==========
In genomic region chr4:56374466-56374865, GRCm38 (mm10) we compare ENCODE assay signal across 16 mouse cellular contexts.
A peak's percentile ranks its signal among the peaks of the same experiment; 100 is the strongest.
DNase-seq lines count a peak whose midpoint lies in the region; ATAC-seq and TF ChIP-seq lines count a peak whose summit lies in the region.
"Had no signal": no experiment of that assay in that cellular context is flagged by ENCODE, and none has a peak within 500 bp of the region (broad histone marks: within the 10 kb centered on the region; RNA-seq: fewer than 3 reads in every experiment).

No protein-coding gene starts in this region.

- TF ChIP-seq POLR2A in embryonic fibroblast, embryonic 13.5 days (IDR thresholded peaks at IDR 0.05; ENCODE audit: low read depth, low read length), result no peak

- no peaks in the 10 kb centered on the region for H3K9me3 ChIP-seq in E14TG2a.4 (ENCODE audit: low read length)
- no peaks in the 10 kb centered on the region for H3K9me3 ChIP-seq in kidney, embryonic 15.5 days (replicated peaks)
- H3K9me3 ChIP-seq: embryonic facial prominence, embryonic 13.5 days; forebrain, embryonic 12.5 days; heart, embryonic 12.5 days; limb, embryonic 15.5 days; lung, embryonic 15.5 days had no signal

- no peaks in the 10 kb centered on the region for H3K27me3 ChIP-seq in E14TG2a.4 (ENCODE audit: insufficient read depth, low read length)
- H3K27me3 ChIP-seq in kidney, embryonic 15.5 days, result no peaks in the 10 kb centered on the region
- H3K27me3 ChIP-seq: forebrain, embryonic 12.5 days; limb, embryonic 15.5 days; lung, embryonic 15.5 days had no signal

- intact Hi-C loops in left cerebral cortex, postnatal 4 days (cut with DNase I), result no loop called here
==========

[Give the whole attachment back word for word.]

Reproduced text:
In genomic region chr4:56374466-56374865, GRCm38 (mm10) we compare ENCODE assay signal across 16 mouse cellular contexts.
A peak's percentile ranks its signal among the peaks of the same experiment; 100 is the strongest.
DNase-seq lines count a peak whose midpoint lies in the region; ATAC-seq and TF ChIP-seq lines count a peak whose summit lies in the region.
"Had no signal": no experiment of that assay in that cellular context is flagged by ENCODE, and none has a peak within 500 bp of the region (broad histone marks: within the 10 kb centered on the region; RNA-seq: fewer than 3 reads in every experiment).

No protein-coding gene starts in this region.

- TF ChIP-seq POLR2A in embryonic fibroblast, embryonic 13.5 days (IDR thresholded peaks at IDR 0.05; ENCODE audit: low read depth, low read length), result no peak

- no peaks in the 10 kb centered on the region for H3K9me3 ChIP-seq in E14TG2a.4 (ENCODE audit: low read length)
- no peaks in the 10 kb centered on the region for H3K9me3 ChIP-seq in kidney, embryonic 15.5 days (replicated peaks)
- H3K9me3 ChIP-seq: embryonic facial prominence, embryonic 13.5 days; forebrain, embryonic 12.5 days; heart, embryonic 12.5 days; limb, embryonic 15.5 days; lung, embryonic 15.5 days had no signal

- no peaks in the 10 kb centered on the region for H3K27me3 ChIP-seq in E14TG2a.4 (ENCODE audit: insufficient read depth, low read length)
- H3K27me3 ChIP-seq in kidney, embryonic 15.5 days, result no peaks in the 10 kb centered on the region
- H3K27me3 ChIP-seq: forebrain, embryonic 12.5 days; limb, embryonic 15.5 days; lung, embryonic 15.5 days had no signal

- intact Hi-C loops in left cerebral cortex, postnatal 4 days (cut with DNase I), result no loop called here